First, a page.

Historically, the goal of philosophy of science was "to articulate and even improve upon . . . scientific rationality," which came to include not only nondeductive forms of argumentation, but also the contributions of knowledge provided by models and equipment (107). Today, the goal of philosophy of science is still to improve science, but it is no longer strictly an epistemic endeavor. The presence of codes of ethics in different scientific associations signals a different need in science, one of values. Although these codes were created to address specific needs, Kourany notes that they often suffer from "vagueness and incompleteness" (109). Also, professional associations may lack the resources to sanction violators (113). In spite of the presence of ethics codes, little has been accomplished toward mitigating public anxiety concerning science (114–17). New codes, conscious of connecting both the epistemic and normative projects, form the starting point for Kourany's science, and philosophers of science seem best suited to advise and play a productive role in the creation of these codes (119). Although I agree that philosophers of science have the resources to make a contribution to the creation of codes of ethics, I think that it may be more of a collaborative effort between scientists and philosophers than Kourany admits. Her example, Alison Wylie's role in the creation of an ethical code for the Society for American Archaeology, points to Wylie's ability as a philosopher of science while neglecting that Wylie is also an archaeologist. In fact, Wylie 2005 contains a list of those in attendance at the November 1993 organizational meeting; along with the many archaeologists present were nonscientist Native Americans. Simply put, those affected were a part of the discourse. I suggest that most scientists may not have the ethical training that philosophers of science possess whereas philosophers may lack the training in science required to create some ethical codes. As is apparent from Wylie 2005, input from nonscientists might also be required for the creation of such codes. Collaborative interactions give those involved a much-needed opportunity to address the broader contextual questions posited by a socially responsible science. How philosophers of science enter into these collaborations will be critical to political and epistemic success.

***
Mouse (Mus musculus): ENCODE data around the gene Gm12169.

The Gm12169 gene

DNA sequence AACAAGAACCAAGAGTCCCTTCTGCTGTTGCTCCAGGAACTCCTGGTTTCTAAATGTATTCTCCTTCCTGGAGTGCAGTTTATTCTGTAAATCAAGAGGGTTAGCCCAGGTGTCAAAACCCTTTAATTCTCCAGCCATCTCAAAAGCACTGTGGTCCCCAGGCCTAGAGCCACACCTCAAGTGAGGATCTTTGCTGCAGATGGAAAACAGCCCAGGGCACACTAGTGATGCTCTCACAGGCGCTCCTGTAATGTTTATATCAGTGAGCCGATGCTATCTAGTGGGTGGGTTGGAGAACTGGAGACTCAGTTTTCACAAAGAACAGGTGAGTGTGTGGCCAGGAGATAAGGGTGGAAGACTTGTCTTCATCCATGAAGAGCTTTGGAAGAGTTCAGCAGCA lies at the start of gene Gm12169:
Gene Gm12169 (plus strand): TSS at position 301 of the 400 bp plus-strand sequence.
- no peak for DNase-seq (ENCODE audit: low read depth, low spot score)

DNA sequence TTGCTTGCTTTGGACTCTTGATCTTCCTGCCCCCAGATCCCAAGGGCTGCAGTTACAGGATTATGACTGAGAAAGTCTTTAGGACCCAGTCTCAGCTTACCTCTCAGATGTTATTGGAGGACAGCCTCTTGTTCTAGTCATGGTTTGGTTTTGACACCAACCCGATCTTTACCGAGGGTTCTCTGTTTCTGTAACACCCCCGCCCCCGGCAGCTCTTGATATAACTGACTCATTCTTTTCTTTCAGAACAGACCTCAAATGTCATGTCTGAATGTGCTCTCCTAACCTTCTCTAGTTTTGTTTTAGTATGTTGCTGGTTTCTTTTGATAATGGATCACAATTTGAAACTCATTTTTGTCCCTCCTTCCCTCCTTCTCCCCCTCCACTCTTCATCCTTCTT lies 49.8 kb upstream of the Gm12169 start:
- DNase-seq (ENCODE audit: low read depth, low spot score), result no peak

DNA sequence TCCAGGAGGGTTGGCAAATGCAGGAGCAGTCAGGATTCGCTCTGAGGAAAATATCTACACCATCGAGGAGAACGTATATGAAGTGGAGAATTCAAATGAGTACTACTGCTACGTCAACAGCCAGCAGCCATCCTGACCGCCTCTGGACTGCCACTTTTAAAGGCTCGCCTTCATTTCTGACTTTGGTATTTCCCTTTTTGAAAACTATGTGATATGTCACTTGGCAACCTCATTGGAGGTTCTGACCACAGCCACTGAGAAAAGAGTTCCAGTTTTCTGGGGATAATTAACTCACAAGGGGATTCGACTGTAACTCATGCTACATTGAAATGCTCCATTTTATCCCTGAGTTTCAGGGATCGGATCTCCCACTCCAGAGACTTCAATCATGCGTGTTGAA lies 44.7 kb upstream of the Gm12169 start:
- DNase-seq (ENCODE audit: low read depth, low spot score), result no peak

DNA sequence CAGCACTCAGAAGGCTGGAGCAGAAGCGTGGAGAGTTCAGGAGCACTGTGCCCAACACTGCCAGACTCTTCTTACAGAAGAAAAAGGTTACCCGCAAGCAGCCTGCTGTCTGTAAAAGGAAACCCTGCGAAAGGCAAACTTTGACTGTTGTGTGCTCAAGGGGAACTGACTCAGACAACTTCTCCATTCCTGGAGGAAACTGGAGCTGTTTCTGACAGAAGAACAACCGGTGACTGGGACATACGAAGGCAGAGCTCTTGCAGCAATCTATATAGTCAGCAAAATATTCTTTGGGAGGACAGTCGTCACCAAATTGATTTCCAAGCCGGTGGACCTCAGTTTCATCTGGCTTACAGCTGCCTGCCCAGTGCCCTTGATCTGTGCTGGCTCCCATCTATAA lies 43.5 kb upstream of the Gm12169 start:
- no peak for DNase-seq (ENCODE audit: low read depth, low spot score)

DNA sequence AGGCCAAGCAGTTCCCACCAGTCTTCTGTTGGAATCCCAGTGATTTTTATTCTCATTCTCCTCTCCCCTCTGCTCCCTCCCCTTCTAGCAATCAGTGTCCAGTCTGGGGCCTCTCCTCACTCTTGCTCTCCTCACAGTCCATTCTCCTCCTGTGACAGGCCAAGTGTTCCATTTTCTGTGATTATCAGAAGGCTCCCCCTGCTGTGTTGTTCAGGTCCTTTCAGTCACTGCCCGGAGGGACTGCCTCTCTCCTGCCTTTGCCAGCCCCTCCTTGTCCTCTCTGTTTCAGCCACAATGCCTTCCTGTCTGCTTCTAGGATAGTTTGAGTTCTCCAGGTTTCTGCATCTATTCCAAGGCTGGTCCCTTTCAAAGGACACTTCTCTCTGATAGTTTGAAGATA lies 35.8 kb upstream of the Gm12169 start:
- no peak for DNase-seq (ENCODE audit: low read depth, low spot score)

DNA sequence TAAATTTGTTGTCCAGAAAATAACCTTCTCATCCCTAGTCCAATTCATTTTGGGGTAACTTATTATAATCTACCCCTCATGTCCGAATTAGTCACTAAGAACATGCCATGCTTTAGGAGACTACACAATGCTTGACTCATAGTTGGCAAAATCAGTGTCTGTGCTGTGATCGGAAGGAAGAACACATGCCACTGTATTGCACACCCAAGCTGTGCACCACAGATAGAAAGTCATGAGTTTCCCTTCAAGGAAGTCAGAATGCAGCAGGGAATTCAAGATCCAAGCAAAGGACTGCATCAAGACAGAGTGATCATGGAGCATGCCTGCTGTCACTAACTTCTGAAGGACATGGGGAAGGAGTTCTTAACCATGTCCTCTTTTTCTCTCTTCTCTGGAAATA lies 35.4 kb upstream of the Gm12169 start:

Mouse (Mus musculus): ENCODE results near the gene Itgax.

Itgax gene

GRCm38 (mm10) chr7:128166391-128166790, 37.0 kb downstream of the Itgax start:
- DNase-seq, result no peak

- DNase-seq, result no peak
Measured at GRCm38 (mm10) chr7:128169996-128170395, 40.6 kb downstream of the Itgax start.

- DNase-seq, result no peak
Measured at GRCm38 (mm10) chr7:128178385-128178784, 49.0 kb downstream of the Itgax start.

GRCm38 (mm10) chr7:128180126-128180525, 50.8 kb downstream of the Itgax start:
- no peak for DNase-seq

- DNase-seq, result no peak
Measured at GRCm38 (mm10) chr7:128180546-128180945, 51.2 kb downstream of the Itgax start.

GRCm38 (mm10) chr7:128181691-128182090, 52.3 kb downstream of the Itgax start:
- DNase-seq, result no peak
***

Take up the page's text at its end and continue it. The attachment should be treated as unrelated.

In Philosophy of Science after Feminism, Kourany takes on a daunting task: the complete overhaul of philosophy of science. As part of her account, she seeks a contextualization of science inspired by the work of feminist philosophers, one that captures both the epistemic and normative aspects of scientific rationality. I doubt that many would like to see science continue to marginalize segments of society. Thus, Kourany's goal of a more egalitarian science offers hope for needed changes in science. Her project, however, is grand, and Kourany has just scratched the surface.
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------. 1995. Sisters, please, I’d rather do it myself: A defense of individualism in feminist epistemology. Philosophical Topics 23 (2): 59–94.
Longino, Helen. 1990. Science as social knowledge. Princeton: Princeton University Press.
------. 2002. The fate of knowledge. Princeton: Princeton University Press.
Solomon, Miriam. 2001. Social empiricism. Cambridge, Mass.: MIT Press.
West, Carolyn. 2002. Black battered women: New directions for research and black feminist theory. In Charting a New course for feminist Psychology, ed. Lynn Collins, Michelle Dunlap, and Joan Chrisler. Westport, Conn.: Praeger.
Wylie, Alison. 2005. The promise and perils of an ethic of stewardship. In Embedding Ethics, ed. Lynn Meskell and Peter Pels. Oxford: Berg.